The impact of school uniforms on primary school student’s physical activity at school: outcomes of a cluster randomized controlled trial
International Journal of Behavioral Nutrition and Physical Activity volume 18, Article number: 17 (2021)
Many school-based physical activity (PA) interventions are complex and have modest effects when delivered in real world contexts. A commonly reported barrier to students’ PA, particularly among girls, are uniforms that are impractical (e.g. tunic/dress and black leather shoes). Modifying student uniforms may represent a simple intervention to enhance student PA. The primary aim of this trial was to assess the impact of a PA enabling uniform intervention (shorts, polo shirt and sports shoes) on girls’ moderate-to-vigorous physical activity (MVPA) and total PA i.e. counts per minute (cpm).
A cluster randomized controlled trial was undertaken in 42 primary schools in New South Wales, Australia. Schools were randomized on one school day to the intervention group, where students wore a PA enabling uniform (their sports uniform) or a control group, where students wore their usual traditional uniform. Student PA was measured using wrist-worn Actigraph GT3X and GT9X accelerometers. Linear mixed models controlling for student characteristics were used to examine the effects of the intervention..
Of the 3351 eligible students, 2315 (69.1%) had parental consent and 2180 of these consenting students participated (94.2%) of which 1847 (84.7%) were included in the analysis. For the primary aim the study found no significant differences between girls at schools allocated to the intervention relative to the control on change in MVPA (0.76 min, 95% CI − 0.47 to 1.99, p = 0.22) or cpm (36.99, 95% CI − 13.88 to 87.86, p = 0.15). Exploratory analysis revealed small effects for a number of findings, including significant reduction in sedentary activity (− 1.77, 95% CI − 3.40 to − 0.14, p = 0.035) among all students at schools allocated to the intervention, and non-significant improvements in girls’ light intensity PA (1.47 min, 95% CI − 0.06 to 3.00, p = 0.059) and sedentary activity (− 2.23 min; 95% CI − 4.49 to 0.02, p = 0.052).
The findings suggests that the intervention may yield small improvements in some measure of PA and require substantiation in a larger RCT with longer-term follow-up. The inclusion of additional intervention components may be required to achieve more meaningful effects.
The trial was prospectively registered with Australian New Zealand Clinical Trials Register ACTRN12617001266358 1st September 2017.
Children’s participation in at least 60 min of moderate-to-vigorous physical activity (MVPA) per day is essential for their healthy growth and development  and the prevention of future chronic disease . Despite this, international research indicates that many school-aged children, girls in particular, are not sufficiently active . Girls are between 17 and 19% less active than boys [4, 5], with differences beginning from as young as 8 years [5, 6]. As such, improving physical activity during childhood, particularly among girls, has been identified as a public health priority .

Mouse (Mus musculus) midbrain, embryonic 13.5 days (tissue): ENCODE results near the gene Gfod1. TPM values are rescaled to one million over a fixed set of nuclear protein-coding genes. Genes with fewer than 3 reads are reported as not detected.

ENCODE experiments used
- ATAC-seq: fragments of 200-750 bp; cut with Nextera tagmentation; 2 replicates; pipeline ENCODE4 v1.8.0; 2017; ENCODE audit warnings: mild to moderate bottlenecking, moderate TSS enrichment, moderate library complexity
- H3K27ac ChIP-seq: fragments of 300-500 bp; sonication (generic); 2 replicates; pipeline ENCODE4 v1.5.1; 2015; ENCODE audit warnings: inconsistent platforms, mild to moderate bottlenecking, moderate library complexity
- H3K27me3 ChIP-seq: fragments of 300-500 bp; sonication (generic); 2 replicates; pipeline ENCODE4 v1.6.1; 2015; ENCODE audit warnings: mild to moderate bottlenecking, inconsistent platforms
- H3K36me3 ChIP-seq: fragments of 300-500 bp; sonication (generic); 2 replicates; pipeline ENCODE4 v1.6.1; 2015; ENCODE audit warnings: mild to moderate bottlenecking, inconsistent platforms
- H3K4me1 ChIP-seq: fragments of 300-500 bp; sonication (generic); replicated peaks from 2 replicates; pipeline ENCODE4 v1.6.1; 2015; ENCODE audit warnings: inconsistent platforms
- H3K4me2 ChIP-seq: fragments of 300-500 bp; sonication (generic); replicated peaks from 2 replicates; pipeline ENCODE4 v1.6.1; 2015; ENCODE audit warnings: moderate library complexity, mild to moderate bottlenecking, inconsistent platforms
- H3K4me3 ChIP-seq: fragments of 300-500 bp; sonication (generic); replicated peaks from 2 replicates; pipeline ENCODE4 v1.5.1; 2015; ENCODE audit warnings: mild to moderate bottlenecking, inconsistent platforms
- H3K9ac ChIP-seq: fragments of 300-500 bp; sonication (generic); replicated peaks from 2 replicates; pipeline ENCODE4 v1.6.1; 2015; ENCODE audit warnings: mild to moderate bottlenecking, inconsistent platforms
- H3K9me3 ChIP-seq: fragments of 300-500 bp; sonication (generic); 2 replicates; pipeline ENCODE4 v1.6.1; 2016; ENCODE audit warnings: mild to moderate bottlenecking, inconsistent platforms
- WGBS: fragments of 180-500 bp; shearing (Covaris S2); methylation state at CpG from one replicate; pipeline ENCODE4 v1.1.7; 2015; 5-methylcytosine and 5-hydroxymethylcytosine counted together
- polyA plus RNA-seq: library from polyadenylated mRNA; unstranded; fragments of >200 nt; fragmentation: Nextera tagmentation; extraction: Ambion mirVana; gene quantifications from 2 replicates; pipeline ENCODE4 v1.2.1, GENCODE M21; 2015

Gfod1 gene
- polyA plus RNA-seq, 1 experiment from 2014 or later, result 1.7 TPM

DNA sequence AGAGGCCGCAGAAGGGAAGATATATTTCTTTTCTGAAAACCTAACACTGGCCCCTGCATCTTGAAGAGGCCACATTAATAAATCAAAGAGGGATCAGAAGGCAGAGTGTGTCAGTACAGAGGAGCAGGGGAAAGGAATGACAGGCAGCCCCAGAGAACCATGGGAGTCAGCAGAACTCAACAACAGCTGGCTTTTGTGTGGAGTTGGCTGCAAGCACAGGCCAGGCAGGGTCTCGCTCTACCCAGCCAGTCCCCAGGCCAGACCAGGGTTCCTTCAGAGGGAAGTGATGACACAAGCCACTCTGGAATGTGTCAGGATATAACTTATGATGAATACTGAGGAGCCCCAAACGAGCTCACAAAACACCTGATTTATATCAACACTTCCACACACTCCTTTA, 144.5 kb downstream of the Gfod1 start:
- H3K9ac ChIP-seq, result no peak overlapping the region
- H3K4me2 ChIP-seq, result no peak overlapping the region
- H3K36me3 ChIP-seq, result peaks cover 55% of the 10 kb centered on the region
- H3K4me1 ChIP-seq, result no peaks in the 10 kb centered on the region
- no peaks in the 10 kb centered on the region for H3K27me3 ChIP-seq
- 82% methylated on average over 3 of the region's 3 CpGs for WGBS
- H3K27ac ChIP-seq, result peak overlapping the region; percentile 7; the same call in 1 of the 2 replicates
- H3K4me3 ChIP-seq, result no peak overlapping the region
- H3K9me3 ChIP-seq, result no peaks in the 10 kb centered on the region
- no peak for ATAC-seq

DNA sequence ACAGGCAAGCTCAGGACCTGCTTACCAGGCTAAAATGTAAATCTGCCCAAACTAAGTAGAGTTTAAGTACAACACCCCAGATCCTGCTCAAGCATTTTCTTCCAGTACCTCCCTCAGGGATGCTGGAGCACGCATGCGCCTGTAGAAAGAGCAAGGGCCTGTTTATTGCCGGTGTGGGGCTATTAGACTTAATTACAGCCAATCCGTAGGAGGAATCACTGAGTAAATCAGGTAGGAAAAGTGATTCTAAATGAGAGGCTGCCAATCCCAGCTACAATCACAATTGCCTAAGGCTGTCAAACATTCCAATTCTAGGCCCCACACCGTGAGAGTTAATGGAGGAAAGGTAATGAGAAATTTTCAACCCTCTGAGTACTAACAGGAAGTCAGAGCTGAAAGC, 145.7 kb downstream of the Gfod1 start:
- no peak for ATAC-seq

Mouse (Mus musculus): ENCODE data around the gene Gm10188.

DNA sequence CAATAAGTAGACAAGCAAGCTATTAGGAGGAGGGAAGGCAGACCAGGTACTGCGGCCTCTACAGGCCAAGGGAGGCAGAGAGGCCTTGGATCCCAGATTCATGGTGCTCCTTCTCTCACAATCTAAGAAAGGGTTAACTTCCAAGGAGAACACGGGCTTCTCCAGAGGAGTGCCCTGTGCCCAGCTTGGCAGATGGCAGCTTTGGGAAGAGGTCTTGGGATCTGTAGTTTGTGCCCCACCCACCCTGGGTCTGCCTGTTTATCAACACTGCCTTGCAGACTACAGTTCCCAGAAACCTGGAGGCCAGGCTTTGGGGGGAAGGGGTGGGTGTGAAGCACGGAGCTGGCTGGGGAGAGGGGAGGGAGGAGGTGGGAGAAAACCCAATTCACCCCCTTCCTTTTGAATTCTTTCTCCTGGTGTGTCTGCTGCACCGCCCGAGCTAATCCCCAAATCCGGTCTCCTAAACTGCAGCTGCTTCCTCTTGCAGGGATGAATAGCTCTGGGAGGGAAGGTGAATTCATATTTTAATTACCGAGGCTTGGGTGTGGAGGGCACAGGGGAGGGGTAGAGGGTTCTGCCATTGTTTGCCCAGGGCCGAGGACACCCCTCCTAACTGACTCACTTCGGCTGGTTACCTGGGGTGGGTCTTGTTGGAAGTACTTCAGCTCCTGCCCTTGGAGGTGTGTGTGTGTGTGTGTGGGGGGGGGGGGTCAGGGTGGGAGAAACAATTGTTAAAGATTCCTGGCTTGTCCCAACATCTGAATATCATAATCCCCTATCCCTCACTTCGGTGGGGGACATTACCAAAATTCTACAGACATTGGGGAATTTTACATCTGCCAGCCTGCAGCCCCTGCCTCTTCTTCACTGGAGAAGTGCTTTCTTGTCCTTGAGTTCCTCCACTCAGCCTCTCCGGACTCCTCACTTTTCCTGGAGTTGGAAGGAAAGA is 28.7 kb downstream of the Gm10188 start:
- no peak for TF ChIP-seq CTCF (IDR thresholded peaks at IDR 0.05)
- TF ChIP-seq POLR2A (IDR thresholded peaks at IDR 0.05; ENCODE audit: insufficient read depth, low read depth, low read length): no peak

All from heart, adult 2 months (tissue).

Schools are a key setting for the promotion of physical activity as they reach almost all students on an on-going basis . Despite this, school-based interventions to improve girls’ physical activity have reported mixed effects [9, 10]. While efficacious interventions exist, they are often multi-component, comprehensive programs that target physical activity opportunities before, during and after school [11, 12]. The complex nature of multi-component school-based interventions make them susceptible to poor implementation fidelity, particularly when their delivery is attempted in more real world contexts . Further, such interventions demand significant ongoing investment by governments in staff training, infrastructure and resources to deliver and be maintained. Consequently, such interventions are often overlooked by policy makers as credible options for large scale dissemination [13, 14]. Simple interventions that are effective, scalable and low cost are urgently needed if population rates of physical activity among girls are to be improved [15,16,17].
Many jurisdictions internationally including Australia, United Kingdom, Japan and parts of south-east Asia, Canada, Africa and South America require students in some or all schools to wear a uniform to school [18,19,20]. Typically, such uniforms are formal, and girls are required to wear a uniform that may comprise of a dress or tunic with socks or stockings and black leather shoes. A reported impediment to girl’s physical activity at school is the impracticality of their uniforms. For example, a 2006 review by Allender et al.  which included 24 qualitative research studies of UK children’s and adults’ reasons for participation and non-participation in sport and physical activity, identified that inappropriate uniforms were major barriers to girls participating in school sport. In Australia a qualitative study of 54 primary school children from six schools found that girls reported that their uniform significantly limited their ability to be active at break time, stating uniforms “held them back from running” and restricted them from playing sports . Furthermore there is some evidence to suggest an association with uniforms and girls school activity. For example, a 2012 repeat cross sectional study of 64 Grade 6 students from one Western Australian school, found that girls took significantly more steps during break times when wearing sports uniform (1134.1 steps) compared to their traditional uniform (933.3 steps) (p = 0.006) .